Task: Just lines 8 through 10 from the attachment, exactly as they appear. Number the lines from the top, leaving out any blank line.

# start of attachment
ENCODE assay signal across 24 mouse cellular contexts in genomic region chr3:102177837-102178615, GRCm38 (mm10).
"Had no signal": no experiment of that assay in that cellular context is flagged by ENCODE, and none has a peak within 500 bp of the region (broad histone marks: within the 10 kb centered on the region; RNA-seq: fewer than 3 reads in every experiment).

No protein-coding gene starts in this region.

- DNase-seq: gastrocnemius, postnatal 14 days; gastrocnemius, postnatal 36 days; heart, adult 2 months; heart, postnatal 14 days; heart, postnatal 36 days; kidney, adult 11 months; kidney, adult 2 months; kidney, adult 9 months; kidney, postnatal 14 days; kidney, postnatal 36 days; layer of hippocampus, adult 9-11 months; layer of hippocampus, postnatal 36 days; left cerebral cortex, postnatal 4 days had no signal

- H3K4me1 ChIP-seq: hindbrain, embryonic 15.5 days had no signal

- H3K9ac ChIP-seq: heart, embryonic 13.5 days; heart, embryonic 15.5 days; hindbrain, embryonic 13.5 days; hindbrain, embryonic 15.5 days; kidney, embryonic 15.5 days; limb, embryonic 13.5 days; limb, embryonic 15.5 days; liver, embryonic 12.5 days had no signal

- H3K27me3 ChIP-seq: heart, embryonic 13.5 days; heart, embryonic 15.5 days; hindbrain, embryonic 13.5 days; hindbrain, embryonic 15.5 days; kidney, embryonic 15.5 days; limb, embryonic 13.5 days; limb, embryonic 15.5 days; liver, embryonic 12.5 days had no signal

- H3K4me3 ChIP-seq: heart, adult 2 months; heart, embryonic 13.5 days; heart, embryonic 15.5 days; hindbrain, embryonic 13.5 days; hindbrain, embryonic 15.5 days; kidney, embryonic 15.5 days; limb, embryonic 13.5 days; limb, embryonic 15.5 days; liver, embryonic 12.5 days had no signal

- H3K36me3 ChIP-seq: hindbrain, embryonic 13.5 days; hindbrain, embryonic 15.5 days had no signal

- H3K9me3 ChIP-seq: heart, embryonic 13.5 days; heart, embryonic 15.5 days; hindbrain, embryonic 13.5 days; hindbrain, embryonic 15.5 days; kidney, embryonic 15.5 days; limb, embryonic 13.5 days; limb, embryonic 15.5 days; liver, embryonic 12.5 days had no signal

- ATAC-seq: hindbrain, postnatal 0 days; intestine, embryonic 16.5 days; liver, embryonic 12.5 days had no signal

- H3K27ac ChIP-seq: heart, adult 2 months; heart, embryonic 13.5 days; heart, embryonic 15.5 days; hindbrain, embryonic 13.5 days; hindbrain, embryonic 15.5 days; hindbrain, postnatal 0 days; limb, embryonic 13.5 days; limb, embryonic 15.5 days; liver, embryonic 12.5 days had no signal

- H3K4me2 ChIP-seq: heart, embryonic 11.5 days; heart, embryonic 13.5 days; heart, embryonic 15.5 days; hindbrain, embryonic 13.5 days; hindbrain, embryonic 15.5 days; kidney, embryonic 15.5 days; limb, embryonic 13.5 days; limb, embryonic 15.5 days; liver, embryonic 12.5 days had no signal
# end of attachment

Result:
- H3K4me3 ChIP-seq: heart, adult 2 months; heart, embryonic 13.5 days; heart, embryonic 15.5 days; hindbrain, embryonic 13.5 days; hindbrain, embryonic 15.5 days; kidney, embryonic 15.5 days; limb, embryonic 13.5 days; limb, embryonic 15.5 days; liver, embryonic 12.5 days had no signal

- H3K36me3 ChIP-seq: hindbrain, embryonic 13.5 days; hindbrain, embryonic 15.5 days had no signal

- H3K9me3 ChIP-seq: heart, embryonic 13.5 days; heart, embryonic 15.5 days; hindbrain, embryonic 13.5 days; hindbrain, embryonic 15.5 days; kidney, embryonic 15.5 days; limb, embryonic 13.5 days; limb, embryonic 15.5 days; liver, embryonic 12.5 days had no signal